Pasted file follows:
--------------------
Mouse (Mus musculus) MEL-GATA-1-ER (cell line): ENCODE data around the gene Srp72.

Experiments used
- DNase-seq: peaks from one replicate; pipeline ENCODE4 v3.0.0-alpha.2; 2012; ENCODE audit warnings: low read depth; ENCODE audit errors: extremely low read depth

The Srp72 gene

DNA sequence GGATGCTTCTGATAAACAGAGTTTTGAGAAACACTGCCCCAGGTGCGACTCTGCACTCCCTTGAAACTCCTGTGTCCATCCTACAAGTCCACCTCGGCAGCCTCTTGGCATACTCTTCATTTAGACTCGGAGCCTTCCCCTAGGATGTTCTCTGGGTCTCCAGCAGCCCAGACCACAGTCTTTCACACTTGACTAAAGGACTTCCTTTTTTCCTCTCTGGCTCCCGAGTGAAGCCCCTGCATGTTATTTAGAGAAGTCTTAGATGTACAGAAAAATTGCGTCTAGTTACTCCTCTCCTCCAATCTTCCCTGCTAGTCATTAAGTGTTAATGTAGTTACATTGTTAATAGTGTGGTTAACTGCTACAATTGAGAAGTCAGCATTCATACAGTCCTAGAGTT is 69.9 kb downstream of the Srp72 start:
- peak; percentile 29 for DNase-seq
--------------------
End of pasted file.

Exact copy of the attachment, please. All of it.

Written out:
Mouse (Mus musculus) MEL-GATA-1-ER (cell line): ENCODE data around the gene Srp72.

Experiments used
- DNase-seq: peaks from one replicate; pipeline ENCODE4 v3.0.0-alpha.2; 2012; ENCODE audit warnings: low read depth; ENCODE audit errors: extremely low read depth

The Srp72 gene

DNA sequence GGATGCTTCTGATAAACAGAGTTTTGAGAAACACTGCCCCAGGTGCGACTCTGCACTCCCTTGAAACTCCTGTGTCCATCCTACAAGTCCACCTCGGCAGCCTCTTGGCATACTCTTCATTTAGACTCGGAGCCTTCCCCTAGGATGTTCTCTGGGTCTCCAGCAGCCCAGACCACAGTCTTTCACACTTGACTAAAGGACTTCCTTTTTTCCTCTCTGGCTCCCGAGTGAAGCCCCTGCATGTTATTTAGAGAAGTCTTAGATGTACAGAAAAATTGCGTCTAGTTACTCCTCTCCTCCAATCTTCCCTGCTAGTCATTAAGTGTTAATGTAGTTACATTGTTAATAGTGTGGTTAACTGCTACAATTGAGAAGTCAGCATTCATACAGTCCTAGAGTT is 69.9 kb downstream of the Srp72 start:
- peak; percentile 29 for DNase-seq